A few months later on the 11th of March 1961 Timaru and Invercargill were added to the flights south from Christchurch, the DC-3 flying Christchurch-Timaru-Oamaru-Alexandra-Invercargill in the afternoon and then returning along the same route the next morning three days a week. Many years later, for a short time, Airlink was to provide a link once again between Alexandra and Timaru (see http://3rdlevelnz.blogspot.co.nz/2010/10/airlink-to-alexandra-for-15-weeks.html).

A further change was made to the southern network with the inclusion of Dunedin from the 17th of December 1961 when Dunedin was added to the flights. This stop did not prove economical and Dunedin was dropped from the 17th of March 1962. 

For the first 18 months of services to Alexandra there were no terminal facilities for the air service. That changed on the 12th of May 1962 when a small terminal opened.

The Alexandra airport terminal built for the SPANZ service in August 1966. By then SPANZ had ceased operations and Mount Cook Airlines was operating Alexandra's air service. Photo : Whites Aviation Collection, Alexander Turnbull Library

Another change to the southern route was made at the end of the year when, from the 21st of December 1962, Gore was added as another stopover. Invercargill to Christchurch via Gore, Alexandra, Oamaru and Timaru in a DC-3 made for a slow journey of some 5 hours but I suspect these days there would be many an aviation enthusiast who would pay top dollar to be able to do it.

The beginning of 1964 saw a change of name and branding. The “A of NZ” markings on the tail gave way to the SPANZ roundel.

The final timetable effective 24 November 1965 - 28 February 1966

From the 22nd of March 1965, after much lobbying, SPANZ was granted a contract for the carriage of air mail. First day covers were issued to mark the event.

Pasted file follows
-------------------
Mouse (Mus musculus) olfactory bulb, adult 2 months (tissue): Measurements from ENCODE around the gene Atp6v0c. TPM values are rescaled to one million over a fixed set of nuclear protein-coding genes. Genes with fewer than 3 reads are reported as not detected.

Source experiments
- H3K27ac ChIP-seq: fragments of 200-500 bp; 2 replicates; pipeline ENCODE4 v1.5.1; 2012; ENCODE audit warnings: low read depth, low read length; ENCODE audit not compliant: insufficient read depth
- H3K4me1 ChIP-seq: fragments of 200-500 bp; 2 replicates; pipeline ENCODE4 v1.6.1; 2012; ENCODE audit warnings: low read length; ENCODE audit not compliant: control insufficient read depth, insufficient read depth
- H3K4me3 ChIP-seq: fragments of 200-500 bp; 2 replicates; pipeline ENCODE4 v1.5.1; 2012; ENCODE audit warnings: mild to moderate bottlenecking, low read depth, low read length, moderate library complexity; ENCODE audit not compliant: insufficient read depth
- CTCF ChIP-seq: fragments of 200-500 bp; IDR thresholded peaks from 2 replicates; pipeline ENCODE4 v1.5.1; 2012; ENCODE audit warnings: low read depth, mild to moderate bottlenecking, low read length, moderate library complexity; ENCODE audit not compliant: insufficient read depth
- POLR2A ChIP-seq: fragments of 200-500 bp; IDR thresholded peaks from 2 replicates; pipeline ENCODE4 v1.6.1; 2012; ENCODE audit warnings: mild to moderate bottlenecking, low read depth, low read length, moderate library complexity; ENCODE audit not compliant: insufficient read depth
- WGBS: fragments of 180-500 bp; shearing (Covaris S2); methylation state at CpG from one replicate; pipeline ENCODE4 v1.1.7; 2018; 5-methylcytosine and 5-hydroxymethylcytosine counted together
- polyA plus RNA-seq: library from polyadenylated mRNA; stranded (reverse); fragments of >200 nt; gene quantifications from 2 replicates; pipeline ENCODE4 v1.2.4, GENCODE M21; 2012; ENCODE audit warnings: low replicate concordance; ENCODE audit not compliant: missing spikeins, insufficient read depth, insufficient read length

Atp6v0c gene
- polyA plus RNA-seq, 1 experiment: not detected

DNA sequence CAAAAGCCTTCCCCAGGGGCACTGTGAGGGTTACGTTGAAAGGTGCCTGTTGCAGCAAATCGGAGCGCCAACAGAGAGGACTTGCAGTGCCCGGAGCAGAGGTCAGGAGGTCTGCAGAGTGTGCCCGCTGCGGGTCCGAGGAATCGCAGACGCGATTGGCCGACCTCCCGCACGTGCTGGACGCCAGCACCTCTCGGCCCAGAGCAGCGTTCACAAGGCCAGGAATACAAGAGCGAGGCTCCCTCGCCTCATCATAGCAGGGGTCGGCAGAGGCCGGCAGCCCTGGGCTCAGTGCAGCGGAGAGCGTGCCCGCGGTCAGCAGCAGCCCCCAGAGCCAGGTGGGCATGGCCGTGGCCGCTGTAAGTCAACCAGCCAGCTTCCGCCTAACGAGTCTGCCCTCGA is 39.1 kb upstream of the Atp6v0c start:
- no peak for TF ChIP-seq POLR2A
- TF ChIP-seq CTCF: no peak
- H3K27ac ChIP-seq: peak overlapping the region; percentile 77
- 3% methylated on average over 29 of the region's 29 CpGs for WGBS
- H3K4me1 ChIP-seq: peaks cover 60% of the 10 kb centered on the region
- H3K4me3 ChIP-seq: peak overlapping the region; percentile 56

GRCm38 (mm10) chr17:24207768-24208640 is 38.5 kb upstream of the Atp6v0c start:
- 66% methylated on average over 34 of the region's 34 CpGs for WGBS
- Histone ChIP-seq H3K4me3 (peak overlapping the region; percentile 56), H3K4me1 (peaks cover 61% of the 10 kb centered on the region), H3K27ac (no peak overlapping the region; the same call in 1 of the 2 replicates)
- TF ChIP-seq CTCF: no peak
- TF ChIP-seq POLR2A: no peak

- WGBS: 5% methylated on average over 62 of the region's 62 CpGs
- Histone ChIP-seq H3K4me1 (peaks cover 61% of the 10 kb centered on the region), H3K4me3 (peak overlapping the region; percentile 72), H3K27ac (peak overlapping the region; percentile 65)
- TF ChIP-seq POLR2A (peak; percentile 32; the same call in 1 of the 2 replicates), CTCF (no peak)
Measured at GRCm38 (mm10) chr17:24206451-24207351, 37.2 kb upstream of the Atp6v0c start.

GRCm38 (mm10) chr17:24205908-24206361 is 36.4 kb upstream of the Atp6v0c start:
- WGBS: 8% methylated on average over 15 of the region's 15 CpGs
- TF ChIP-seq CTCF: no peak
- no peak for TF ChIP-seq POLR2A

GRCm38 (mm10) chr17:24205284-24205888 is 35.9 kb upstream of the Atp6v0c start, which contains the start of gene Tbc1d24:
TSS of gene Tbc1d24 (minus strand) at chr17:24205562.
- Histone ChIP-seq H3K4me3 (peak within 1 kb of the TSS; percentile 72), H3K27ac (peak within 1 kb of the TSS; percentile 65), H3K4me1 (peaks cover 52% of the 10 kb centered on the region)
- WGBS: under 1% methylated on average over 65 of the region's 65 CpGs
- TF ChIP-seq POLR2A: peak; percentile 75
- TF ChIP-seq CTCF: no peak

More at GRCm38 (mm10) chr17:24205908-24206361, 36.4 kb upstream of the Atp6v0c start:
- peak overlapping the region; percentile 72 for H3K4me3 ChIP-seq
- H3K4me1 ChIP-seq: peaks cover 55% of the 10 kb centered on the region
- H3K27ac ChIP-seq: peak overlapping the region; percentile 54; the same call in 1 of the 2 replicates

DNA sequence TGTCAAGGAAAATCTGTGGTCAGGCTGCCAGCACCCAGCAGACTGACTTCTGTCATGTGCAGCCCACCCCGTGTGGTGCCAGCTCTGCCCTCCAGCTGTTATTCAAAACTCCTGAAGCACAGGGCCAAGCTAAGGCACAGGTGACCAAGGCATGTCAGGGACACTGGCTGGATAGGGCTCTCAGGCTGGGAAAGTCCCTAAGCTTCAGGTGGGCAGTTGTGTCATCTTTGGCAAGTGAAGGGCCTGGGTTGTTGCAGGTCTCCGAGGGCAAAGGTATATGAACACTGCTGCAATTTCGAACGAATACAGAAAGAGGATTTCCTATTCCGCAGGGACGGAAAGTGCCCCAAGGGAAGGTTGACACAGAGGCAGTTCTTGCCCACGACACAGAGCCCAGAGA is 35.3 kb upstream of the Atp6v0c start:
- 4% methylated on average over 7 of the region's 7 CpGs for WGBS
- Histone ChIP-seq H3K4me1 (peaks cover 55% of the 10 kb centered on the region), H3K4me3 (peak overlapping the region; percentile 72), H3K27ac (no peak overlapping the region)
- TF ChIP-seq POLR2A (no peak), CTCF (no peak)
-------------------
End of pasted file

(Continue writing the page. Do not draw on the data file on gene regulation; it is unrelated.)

The first four photos show Douglas DC-3 ZK-BYD at Alexandra on 3 January 1966
Can anyone name the pilot???

The following day, 4 January 1966. Douglas DC-3 ZK-BYE was doing the service through Alexandra

SPANZ always struggled on lean routes. While towns like Alexandra were incredibly loyal to SPANZ the company always struggled financially and on the 28th of February 1966 SPANZ’s valiant attempt to be New Zealand’s second airline ended and the company ceased all services.

1 comment:

  1. Stuart Scotland, ADL, SAustJanuary 03, 2013 10:31 PM

    beightI Flew Chc-Alexandra on Spanz ops in March'64 and enjoyed the views the low and slow flying DC3 allowed the pax to view. Had arr at Chc by TEAL Electra, my first and only visit to NZ to meet and see relations of family. My uncle saw me as a baby during his service with RNZN in WWII on a visit to Glasgow, Scotland where I was born.
    Most of my working life was with civil airlines in Aust. 5 in fact and only one now exists. Enjoy reading your reports on NZ 3rd level airlines as knew some and flew with DH89 of Southern Scenic on trip to Milford Sound - fantastic flight.